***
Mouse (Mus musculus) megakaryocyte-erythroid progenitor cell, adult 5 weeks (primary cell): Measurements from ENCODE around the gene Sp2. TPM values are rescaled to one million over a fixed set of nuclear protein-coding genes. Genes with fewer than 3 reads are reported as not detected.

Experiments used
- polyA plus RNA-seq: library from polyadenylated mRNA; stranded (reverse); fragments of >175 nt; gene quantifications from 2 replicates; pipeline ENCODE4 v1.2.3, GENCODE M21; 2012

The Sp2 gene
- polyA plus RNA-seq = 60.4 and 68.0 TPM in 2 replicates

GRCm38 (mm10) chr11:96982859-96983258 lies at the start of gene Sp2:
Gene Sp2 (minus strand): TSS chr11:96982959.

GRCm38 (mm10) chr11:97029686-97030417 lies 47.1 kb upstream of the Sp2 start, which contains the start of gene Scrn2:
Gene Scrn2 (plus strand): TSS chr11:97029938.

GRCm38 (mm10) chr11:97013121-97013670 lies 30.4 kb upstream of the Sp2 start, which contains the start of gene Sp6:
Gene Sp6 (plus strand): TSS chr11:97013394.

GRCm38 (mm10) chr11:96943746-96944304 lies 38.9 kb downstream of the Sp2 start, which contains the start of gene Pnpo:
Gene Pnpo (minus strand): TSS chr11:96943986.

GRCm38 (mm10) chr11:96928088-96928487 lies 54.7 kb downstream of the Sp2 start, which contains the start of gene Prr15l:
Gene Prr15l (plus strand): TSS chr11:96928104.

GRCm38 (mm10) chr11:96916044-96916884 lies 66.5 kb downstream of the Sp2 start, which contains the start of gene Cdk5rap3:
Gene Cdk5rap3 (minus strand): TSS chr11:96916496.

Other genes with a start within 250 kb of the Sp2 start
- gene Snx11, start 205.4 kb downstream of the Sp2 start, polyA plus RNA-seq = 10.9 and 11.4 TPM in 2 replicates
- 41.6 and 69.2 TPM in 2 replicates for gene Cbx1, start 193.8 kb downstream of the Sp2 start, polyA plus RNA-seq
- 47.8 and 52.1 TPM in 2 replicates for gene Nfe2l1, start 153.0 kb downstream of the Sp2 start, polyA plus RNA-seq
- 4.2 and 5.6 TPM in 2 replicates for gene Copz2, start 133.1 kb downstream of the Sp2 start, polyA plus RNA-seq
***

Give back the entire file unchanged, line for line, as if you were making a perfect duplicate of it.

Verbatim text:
Mouse (Mus musculus) megakaryocyte-erythroid progenitor cell, adult 5 weeks (primary cell): Measurements from ENCODE around the gene Sp2. TPM values are rescaled to one million over a fixed set of nuclear protein-coding genes. Genes with fewer than 3 reads are reported as not detected.

Experiments used
- polyA plus RNA-seq: library from polyadenylated mRNA; stranded (reverse); fragments of >175 nt; gene quantifications from 2 replicates; pipeline ENCODE4 v1.2.3, GENCODE M21; 2012

The Sp2 gene
- polyA plus RNA-seq = 60.4 and 68.0 TPM in 2 replicates

GRCm38 (mm10) chr11:96982859-96983258 lies at the start of gene Sp2:
Gene Sp2 (minus strand): TSS chr11:96982959.

GRCm38 (mm10) chr11:97029686-97030417 lies 47.1 kb upstream of the Sp2 start, which contains the start of gene Scrn2:
Gene Scrn2 (plus strand): TSS chr11:97029938.

GRCm38 (mm10) chr11:97013121-97013670 lies 30.4 kb upstream of the Sp2 start, which contains the start of gene Sp6:
Gene Sp6 (plus strand): TSS chr11:97013394.

GRCm38 (mm10) chr11:96943746-96944304 lies 38.9 kb downstream of the Sp2 start, which contains the start of gene Pnpo:
Gene Pnpo (minus strand): TSS chr11:96943986.

GRCm38 (mm10) chr11:96928088-96928487 lies 54.7 kb downstream of the Sp2 start, which contains the start of gene Prr15l:
Gene Prr15l (plus strand): TSS chr11:96928104.

GRCm38 (mm10) chr11:96916044-96916884 lies 66.5 kb downstream of the Sp2 start, which contains the start of gene Cdk5rap3:
Gene Cdk5rap3 (minus strand): TSS chr11:96916496.

Other genes with a start within 250 kb of the Sp2 start
- gene Snx11, start 205.4 kb downstream of the Sp2 start, polyA plus RNA-seq = 10.9 and 11.4 TPM in 2 replicates
- 41.6 and 69.2 TPM in 2 replicates for gene Cbx1, start 193.8 kb downstream of the Sp2 start, polyA plus RNA-seq
- 47.8 and 52.1 TPM in 2 replicates for gene Nfe2l1, start 153.0 kb downstream of the Sp2 start, polyA plus RNA-seq
- 4.2 and 5.6 TPM in 2 replicates for gene Copz2, start 133.1 kb downstream of the Sp2 start, polyA plus RNA-seq